First Round: Lord Nash-ing of teeth

Mitt Romney presumably dreamed that he’d be settling into the Oval Office by now. Instead, as all the world knows, he’s back in one of his many houses licking his wounds (and possibly pondering his reinvention as a leading environmentalist ahead of a re-run in 2024, or some such).

However, the good news is that at least one ex-buyout guy was elevated into a position of political power in January: John Nash, co-founder of UK firm Sovereign Capital and former chairman of the British Venture Capital Association, was appointed UK Skills Minister, a move that also necessitated him being rapidly given a peerage.

Having eventually managed to get over the irritation of EVERY SINGLE NEWSPAPER IN THE UK referring to Nash as a venture capitalist (even though it’s about 20 years since he could reasonably describe himself as a such), First Round found itself idly wondering what his appointment might mean for the future curriculum of our feckless youth.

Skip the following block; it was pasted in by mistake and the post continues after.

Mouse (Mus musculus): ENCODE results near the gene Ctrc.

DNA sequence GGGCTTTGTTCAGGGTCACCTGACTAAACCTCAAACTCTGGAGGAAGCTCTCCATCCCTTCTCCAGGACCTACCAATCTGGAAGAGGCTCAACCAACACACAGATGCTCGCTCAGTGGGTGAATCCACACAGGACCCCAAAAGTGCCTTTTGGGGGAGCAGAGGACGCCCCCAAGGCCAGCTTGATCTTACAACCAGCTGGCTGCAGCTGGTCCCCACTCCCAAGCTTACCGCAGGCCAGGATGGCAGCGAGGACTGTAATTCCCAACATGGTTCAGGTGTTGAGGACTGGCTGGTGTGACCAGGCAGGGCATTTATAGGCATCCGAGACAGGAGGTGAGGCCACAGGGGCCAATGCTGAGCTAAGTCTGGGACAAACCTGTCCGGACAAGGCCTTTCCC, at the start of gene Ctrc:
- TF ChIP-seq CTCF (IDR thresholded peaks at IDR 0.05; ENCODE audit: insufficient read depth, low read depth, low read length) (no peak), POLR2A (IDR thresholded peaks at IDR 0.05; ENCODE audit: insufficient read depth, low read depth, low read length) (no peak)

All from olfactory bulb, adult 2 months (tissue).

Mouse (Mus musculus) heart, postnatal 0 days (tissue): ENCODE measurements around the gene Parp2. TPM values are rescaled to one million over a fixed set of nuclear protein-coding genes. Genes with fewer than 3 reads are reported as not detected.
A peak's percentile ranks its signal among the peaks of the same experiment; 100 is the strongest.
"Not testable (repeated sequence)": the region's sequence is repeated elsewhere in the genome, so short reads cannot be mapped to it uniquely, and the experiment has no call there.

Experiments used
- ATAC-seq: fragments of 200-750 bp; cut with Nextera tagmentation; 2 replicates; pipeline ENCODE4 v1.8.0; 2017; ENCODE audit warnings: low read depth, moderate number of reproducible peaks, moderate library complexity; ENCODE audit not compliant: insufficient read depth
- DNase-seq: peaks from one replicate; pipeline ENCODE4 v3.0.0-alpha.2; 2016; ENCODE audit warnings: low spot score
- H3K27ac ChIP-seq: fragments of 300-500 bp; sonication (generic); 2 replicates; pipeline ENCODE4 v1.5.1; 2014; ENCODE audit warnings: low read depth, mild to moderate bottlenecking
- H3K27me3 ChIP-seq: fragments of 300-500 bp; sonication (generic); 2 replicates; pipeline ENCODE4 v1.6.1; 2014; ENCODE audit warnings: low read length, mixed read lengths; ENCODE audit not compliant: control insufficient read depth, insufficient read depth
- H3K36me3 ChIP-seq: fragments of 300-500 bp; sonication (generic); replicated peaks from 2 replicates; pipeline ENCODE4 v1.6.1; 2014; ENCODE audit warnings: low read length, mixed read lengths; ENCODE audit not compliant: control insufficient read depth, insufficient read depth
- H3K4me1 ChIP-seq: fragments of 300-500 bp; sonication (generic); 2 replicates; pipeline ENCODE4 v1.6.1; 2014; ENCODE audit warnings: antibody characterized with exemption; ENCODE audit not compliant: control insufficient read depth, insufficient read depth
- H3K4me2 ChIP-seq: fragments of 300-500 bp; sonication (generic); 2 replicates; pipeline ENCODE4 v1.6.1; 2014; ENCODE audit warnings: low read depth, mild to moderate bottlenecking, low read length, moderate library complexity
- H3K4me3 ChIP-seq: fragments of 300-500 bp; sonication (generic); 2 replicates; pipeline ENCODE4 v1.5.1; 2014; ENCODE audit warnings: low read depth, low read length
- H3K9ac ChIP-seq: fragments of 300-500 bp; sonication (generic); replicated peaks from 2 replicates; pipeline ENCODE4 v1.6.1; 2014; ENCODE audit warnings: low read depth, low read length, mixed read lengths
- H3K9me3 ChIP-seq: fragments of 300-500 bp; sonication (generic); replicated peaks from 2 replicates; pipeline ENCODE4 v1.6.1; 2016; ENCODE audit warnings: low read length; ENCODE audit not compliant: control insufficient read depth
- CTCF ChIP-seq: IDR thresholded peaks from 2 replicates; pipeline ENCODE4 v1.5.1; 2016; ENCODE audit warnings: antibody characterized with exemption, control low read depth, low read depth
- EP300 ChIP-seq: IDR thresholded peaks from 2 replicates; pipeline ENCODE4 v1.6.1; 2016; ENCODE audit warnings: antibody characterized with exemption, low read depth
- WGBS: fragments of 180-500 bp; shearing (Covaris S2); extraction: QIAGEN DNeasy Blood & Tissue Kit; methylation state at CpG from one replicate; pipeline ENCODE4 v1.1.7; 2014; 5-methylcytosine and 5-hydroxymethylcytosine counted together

Will teachers be asked to buy into their schools, to promote alignment of interest? Will schoolchildren be tested on the wording of the AIFM directive? Will IRR calculations become a regular part of maths homework? Only time will reveal the answers to these burning questions.

The appointment of Lord Nash – to give him his new title – has inevitably gone down like a lead balloon with the left-wing media – partly because he’s one of those nasty asset-stripping capitalist City types, but also because he’s a long-time supporter of and (generous) donor to the Conservative Party, which is currently the lead partner in the ruling Coalition Government.

Of course, he also has impeccable credentials for the job: having built and run a successful private equity firm, he’s spent most of the last five years (during which he’s only been involved with Sovereign in an non-executive capacity) being a philanthropist – and has been running his own Academy school in London, apparently with great success. But he’s in politics now, where little things like credentials don’t seem to matter as much.

If nothing else, perhaps this highlights where Mitt went wrong. Next time, just skip that pesky election/ democracy business.